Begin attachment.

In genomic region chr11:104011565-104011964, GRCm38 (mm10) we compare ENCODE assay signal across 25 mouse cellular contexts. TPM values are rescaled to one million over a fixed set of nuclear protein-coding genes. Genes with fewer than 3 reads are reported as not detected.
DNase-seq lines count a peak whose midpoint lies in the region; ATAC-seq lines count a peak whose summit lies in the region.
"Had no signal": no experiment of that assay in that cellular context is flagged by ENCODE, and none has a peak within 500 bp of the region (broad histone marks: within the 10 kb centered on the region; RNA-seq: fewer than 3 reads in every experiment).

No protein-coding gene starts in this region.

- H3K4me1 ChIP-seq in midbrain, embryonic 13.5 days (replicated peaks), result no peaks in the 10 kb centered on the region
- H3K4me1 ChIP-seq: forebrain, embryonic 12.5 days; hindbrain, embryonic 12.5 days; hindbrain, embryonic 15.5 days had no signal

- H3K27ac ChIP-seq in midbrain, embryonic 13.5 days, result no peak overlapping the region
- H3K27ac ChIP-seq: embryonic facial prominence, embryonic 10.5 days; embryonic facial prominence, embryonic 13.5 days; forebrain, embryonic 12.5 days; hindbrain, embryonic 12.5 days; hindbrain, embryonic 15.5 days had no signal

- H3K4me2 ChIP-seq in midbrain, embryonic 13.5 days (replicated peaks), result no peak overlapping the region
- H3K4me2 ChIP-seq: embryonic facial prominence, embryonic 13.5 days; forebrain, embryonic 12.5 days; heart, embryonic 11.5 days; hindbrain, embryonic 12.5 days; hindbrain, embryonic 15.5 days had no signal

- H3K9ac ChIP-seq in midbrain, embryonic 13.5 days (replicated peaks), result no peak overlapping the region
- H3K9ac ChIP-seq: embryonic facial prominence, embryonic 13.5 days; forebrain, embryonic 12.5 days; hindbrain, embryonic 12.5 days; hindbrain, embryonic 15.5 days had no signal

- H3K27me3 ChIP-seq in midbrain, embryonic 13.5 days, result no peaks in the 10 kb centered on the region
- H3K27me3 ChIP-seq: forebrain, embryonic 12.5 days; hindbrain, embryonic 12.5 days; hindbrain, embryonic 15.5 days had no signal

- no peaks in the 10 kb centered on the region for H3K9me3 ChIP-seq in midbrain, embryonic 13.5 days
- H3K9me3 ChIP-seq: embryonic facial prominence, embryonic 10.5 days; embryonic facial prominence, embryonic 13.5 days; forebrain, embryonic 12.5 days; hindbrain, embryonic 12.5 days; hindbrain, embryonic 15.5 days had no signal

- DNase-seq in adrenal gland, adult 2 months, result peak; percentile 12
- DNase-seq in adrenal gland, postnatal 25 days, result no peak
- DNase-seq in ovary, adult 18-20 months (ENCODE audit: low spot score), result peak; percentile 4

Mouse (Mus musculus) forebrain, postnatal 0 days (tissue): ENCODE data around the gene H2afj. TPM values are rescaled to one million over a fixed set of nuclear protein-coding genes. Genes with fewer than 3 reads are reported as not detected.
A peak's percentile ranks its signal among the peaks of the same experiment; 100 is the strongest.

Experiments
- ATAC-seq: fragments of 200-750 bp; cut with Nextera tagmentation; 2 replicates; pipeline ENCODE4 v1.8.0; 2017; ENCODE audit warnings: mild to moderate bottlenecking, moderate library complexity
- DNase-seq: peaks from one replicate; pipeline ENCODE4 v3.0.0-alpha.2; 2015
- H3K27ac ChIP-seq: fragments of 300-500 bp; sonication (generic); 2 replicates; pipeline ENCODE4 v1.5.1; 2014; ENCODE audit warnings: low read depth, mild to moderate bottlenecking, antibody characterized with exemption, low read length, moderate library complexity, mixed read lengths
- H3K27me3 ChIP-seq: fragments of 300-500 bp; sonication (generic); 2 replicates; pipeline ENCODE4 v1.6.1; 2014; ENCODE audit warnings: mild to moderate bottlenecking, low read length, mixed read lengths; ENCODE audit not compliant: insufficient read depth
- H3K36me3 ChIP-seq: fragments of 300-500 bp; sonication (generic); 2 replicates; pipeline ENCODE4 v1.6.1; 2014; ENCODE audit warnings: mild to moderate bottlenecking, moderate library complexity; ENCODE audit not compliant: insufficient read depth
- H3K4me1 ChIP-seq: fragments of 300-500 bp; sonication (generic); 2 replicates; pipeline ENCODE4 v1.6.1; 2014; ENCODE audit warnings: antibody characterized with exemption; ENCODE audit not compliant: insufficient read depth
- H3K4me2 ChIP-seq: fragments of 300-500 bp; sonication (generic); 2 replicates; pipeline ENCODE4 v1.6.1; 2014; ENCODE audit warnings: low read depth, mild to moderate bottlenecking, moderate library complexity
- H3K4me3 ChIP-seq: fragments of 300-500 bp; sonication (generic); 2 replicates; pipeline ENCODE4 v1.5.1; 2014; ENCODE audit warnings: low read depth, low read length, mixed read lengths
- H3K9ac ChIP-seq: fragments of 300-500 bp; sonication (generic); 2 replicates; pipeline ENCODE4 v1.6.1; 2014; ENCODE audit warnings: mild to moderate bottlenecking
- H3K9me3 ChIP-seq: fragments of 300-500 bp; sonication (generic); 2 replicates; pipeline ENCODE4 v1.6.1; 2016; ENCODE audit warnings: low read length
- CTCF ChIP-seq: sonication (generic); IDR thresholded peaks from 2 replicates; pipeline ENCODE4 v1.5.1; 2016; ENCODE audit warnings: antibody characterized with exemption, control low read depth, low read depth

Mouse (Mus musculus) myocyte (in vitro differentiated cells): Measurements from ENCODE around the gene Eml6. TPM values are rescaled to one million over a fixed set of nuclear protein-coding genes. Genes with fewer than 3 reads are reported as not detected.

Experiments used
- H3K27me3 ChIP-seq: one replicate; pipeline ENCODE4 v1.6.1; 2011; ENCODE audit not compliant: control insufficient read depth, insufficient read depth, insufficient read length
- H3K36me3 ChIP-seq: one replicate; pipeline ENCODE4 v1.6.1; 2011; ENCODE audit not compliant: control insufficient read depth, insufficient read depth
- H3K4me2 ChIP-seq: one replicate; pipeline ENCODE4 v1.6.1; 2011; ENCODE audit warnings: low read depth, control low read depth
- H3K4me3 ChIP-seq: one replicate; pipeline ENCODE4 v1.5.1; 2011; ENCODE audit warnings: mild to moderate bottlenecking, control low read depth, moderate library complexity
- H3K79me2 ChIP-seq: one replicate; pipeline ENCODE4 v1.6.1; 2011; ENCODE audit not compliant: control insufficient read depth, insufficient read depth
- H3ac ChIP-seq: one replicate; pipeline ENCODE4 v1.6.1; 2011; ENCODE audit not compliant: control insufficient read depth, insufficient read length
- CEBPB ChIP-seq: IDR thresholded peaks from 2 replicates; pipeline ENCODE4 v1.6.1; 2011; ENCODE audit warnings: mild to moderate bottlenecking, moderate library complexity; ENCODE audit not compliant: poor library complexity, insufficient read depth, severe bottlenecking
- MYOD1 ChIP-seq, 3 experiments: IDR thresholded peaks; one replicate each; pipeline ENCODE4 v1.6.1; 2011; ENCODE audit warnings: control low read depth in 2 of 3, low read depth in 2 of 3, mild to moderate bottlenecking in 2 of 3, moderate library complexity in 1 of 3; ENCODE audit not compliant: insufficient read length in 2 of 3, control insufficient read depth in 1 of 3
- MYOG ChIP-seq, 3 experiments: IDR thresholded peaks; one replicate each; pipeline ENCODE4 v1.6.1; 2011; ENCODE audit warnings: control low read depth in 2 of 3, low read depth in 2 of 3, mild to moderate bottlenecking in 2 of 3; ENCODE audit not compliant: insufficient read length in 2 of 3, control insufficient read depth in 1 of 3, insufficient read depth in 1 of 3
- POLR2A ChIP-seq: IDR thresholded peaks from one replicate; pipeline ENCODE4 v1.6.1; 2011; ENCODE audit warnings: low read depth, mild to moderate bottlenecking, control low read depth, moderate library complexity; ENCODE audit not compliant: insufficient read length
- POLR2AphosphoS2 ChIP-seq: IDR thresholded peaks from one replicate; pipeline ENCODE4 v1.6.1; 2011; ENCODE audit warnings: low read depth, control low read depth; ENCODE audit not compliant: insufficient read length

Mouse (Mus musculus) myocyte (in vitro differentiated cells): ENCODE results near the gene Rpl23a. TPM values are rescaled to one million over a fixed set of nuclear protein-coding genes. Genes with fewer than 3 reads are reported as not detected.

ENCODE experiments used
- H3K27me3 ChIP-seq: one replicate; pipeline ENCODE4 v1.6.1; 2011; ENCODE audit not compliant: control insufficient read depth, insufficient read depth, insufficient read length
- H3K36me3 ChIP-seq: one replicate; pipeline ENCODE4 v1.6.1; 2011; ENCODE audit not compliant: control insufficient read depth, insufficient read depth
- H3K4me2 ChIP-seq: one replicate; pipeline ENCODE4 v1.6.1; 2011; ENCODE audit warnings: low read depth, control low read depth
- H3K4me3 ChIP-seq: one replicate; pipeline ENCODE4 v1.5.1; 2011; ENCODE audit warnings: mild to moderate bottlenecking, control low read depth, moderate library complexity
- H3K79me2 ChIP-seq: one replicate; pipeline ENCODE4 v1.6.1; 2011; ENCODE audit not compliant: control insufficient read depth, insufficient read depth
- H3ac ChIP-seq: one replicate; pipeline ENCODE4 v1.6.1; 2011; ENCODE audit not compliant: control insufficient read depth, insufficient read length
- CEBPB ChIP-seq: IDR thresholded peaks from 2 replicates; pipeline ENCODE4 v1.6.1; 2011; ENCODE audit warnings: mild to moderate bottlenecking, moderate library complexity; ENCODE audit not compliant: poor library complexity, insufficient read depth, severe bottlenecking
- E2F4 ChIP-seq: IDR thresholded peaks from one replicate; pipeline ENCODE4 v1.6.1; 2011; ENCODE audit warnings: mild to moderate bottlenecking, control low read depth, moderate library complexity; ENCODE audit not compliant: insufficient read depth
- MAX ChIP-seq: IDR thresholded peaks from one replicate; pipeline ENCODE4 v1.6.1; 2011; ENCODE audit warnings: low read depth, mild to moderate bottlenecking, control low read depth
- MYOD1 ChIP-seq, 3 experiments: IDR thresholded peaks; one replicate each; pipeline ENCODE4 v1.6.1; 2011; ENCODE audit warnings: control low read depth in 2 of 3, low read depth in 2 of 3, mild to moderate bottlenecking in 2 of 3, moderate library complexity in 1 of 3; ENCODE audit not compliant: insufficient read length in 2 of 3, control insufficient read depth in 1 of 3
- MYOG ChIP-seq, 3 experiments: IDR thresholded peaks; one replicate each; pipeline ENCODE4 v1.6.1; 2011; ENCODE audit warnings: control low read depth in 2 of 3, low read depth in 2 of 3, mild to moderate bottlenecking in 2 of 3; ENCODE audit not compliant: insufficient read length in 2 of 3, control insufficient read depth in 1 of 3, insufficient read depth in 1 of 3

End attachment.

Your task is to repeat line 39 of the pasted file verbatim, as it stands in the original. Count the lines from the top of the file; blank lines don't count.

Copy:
- H3K4me3 ChIP-seq: one replicate; pipeline ENCODE4 v1.5.1; 2011; ENCODE audit warnings: mild to moderate bottlenecking, control low read depth, moderate library complexity